First, provide a clean and comfortable living space for your bunny. If they’re enclosed, this means making sure they have enough space to comfortably move around, constant access to clean water, cozy places to sit, and private hiding spaces to be alone and unobserved. A secure environment directly leads to less stress for your bunny.
Regular Handling & Daily Interaction
This step can take some time, but as your rabbit becomes comfortable with physical contact, pet them as often as they like. Sit near them. Speak calmly and warmly to them. Enjoy each other’s company and spend quality time.
And for some mixed messages…
Don’t always touch them!
This is a great tip for people trying to help their rabbits get more comfortable in their presence. It’s important for your rabbit to feel like they have their own space when they want it, and don’t always have to be touched, picked up, or bothered.
For a special way to build trust and comfort with your rabbit, try gently and quietly existing in their space or direct proximity, without looking at them or touching them at all.
Don’t reach for them. Nothing. If they come up to you, allow them to explore, nudge, or nuzzle you as they please, but don’t reciprocate. This may be difficult at first, but when making a rabbit feel safe, it’s important for them to know that you don’t need anything from them, that physical contact is not demanded, and that they have bodily autonomy. After you establish this trust with them, they may never question it again, or you may need to periodically remind them that their safety in your presence is unconditional, and whatever affection they’re in the mood for, is just fine by you.
A Healthy Diet
We all feel our best when we’re eating well. Rabbits are even more sensitive to this than many, so always make sure your rabbit has the right amount of the foods they need to stay healthy, happy, and full of energy for binkies.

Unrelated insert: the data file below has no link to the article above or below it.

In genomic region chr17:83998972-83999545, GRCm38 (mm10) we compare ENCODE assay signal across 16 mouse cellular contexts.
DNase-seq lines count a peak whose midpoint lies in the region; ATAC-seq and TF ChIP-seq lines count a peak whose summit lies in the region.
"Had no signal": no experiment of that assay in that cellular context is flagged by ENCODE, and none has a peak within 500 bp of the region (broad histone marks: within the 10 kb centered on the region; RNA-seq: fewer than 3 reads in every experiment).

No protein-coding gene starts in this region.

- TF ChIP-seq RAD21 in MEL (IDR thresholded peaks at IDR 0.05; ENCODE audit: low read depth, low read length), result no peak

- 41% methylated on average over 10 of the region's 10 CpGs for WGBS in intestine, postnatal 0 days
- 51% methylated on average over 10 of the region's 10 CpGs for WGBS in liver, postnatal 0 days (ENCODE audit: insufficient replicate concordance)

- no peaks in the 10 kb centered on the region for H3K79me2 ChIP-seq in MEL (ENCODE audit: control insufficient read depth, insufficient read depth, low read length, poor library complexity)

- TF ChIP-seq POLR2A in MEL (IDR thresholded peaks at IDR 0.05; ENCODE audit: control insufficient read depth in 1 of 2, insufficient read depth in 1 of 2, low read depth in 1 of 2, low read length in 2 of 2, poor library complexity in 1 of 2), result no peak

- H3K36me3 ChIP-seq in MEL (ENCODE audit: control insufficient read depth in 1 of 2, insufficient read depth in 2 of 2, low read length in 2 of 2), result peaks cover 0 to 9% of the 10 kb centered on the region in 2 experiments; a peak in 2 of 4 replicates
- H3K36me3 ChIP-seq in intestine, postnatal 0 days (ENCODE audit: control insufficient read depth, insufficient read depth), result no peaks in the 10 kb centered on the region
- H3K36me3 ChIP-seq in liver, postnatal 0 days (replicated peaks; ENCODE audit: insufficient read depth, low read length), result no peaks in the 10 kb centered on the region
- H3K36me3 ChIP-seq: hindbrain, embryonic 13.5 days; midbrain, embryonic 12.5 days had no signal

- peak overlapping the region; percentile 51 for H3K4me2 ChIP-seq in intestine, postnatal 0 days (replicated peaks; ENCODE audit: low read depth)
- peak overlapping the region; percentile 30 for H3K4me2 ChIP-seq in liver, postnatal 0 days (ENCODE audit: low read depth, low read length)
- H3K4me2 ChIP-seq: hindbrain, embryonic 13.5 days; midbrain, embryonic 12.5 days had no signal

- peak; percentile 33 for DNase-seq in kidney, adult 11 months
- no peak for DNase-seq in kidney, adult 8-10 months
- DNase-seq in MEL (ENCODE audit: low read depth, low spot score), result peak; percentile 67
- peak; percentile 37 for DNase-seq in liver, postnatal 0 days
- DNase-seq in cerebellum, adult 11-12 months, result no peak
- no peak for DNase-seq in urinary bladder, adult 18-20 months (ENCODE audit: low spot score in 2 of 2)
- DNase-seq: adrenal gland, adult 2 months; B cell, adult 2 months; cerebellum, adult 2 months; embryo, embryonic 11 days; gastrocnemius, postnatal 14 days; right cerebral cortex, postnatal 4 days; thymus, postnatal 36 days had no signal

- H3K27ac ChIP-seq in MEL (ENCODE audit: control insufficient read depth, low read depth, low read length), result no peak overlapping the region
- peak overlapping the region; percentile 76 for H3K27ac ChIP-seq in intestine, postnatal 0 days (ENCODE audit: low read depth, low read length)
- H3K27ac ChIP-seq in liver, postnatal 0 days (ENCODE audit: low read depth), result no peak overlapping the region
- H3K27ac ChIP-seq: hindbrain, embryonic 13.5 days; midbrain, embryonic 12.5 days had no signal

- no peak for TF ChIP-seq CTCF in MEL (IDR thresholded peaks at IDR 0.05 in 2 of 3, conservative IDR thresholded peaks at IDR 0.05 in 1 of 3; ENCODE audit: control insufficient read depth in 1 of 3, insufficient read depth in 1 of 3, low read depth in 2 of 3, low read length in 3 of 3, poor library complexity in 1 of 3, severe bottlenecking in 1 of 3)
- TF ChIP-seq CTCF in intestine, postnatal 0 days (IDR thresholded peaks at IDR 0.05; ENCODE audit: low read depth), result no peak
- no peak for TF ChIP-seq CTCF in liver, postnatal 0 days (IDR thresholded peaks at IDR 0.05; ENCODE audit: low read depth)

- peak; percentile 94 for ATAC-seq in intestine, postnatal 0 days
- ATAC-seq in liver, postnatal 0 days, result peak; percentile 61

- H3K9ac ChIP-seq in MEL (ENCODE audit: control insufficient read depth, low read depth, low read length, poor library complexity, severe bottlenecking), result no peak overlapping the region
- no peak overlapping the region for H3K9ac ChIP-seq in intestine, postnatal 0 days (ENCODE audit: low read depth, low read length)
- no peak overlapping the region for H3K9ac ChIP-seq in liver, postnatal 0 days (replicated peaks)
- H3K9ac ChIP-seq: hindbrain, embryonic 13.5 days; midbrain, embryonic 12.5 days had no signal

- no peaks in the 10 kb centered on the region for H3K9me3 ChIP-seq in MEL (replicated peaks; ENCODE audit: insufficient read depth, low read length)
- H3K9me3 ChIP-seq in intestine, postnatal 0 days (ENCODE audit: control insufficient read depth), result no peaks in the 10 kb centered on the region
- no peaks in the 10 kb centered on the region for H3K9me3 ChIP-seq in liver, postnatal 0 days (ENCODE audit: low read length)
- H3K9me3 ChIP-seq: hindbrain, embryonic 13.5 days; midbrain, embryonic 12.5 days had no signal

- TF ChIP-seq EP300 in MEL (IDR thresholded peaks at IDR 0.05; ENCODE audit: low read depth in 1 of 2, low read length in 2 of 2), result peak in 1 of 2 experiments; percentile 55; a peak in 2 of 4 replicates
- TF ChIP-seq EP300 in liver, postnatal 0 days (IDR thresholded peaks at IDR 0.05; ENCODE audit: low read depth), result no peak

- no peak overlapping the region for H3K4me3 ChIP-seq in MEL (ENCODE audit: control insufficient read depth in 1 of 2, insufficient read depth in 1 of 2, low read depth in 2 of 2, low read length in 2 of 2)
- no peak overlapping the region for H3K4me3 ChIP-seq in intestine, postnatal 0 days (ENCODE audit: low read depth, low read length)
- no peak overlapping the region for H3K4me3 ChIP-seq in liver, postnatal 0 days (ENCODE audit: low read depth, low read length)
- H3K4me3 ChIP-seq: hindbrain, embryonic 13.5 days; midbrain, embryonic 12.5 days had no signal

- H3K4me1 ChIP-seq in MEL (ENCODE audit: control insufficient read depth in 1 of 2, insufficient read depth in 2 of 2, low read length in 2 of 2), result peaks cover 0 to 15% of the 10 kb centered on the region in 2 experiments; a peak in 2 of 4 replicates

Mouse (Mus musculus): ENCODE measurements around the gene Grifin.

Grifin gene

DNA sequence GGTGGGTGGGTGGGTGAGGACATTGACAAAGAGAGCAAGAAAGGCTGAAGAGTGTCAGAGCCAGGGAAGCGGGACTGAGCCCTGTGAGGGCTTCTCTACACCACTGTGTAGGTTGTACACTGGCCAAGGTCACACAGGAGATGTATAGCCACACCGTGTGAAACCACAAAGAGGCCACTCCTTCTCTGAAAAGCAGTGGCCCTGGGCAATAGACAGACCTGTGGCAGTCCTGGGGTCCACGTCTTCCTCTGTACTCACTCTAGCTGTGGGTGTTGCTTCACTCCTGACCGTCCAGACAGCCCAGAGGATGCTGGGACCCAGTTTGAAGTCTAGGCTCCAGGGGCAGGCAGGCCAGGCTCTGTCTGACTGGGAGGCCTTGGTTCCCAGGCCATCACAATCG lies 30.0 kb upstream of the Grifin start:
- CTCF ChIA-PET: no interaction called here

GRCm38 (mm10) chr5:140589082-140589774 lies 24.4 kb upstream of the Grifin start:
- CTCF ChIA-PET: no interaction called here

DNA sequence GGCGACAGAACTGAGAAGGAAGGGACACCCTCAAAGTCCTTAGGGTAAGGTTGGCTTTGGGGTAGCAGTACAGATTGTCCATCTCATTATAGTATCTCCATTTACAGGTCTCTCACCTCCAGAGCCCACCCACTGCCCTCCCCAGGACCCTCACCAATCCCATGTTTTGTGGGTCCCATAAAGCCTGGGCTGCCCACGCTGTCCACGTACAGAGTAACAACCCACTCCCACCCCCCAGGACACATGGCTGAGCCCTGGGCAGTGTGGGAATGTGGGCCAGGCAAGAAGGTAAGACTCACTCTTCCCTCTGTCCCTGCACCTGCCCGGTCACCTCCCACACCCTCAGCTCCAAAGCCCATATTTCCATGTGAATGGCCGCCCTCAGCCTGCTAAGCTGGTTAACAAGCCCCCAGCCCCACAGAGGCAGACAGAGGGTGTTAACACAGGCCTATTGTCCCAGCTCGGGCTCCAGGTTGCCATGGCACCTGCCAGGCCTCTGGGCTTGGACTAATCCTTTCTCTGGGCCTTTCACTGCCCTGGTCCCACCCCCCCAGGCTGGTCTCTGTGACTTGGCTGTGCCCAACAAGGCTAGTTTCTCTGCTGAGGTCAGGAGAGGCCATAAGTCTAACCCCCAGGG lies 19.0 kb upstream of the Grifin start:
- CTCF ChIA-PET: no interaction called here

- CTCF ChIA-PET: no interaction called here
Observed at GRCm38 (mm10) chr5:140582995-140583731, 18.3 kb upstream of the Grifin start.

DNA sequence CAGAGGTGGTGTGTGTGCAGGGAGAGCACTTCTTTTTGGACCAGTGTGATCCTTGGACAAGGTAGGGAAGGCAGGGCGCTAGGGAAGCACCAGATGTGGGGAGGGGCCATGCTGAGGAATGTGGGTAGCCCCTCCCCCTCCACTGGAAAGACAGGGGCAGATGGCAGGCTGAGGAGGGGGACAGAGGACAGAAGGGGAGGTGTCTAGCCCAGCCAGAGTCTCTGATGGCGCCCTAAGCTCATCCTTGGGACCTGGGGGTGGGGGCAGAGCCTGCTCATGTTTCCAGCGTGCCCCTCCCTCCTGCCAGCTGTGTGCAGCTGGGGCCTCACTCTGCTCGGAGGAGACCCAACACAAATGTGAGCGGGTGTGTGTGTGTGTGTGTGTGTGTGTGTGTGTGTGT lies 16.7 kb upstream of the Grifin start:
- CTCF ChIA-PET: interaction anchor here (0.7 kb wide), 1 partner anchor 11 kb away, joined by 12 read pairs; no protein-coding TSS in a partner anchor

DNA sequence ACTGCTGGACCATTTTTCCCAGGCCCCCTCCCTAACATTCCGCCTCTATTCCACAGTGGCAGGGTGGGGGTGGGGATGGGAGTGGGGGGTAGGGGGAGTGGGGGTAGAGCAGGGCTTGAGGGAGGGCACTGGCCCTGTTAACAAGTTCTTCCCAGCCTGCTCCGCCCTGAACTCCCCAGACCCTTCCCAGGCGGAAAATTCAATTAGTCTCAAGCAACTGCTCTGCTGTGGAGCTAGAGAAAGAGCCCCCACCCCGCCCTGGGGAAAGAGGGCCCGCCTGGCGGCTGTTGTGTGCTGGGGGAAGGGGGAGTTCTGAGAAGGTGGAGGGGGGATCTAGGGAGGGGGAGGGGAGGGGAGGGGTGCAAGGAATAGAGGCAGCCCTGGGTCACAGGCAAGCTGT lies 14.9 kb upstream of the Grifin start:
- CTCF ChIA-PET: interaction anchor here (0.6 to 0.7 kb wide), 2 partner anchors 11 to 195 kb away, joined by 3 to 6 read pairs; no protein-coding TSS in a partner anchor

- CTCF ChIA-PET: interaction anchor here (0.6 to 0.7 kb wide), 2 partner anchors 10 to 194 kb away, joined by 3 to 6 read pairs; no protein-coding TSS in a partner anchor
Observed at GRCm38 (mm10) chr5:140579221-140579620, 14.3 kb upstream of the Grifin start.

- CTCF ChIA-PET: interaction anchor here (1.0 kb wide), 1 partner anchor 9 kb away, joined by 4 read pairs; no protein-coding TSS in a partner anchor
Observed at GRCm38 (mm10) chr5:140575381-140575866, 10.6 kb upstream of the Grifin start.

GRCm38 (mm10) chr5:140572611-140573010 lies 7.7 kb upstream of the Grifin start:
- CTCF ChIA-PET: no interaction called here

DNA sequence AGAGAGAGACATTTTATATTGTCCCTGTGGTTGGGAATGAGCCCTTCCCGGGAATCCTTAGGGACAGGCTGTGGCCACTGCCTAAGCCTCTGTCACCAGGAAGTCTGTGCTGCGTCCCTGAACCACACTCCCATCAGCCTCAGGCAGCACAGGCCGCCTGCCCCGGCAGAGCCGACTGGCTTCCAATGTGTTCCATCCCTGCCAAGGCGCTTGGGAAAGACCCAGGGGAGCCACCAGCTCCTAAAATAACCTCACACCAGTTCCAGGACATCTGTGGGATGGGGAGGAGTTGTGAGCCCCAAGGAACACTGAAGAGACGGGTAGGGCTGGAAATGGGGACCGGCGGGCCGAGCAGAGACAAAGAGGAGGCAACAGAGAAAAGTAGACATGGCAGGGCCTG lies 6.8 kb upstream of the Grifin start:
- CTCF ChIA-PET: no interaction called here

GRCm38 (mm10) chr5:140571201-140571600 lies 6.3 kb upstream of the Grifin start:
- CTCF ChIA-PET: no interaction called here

Toys and Enrichment
Toys and enriching activities are great ways to encourage comfort and play, and reduce stress in your bunnies. Rabbits are curious and fun-loving animals, who often find lots of joy from hideys, tunnels, cardboard boxes, puzzle feeders, and other things to explore. Keeping their world interesting and engaging will help them (and you) stay feeling youthful and excited.
We talk about this one a lot, because frequent and consistent is so important for your bunny’s physical and emotional well-being. A clean bunny is a happy bunny, and bunnies who are also frequently screened for illnesses, injuries, parasites, and proper nutrition BEFORE issues arise - are even happier.
Remember that every rabbit is unique. It may take some time for your pet to fully come out of their shells and bond with you, and that’s okay. Your patience, understanding, and consistency will all lead toward building an unbreakably strong bond with you and your buddy.
We hope these tips help you to build trust and comfort with your pets, and that spotting your bunny displaying some of these signs of affection will help you to see how your bunny loves and cherishes you just as much as you do with them.
Happy Cuddling, BunnyGang!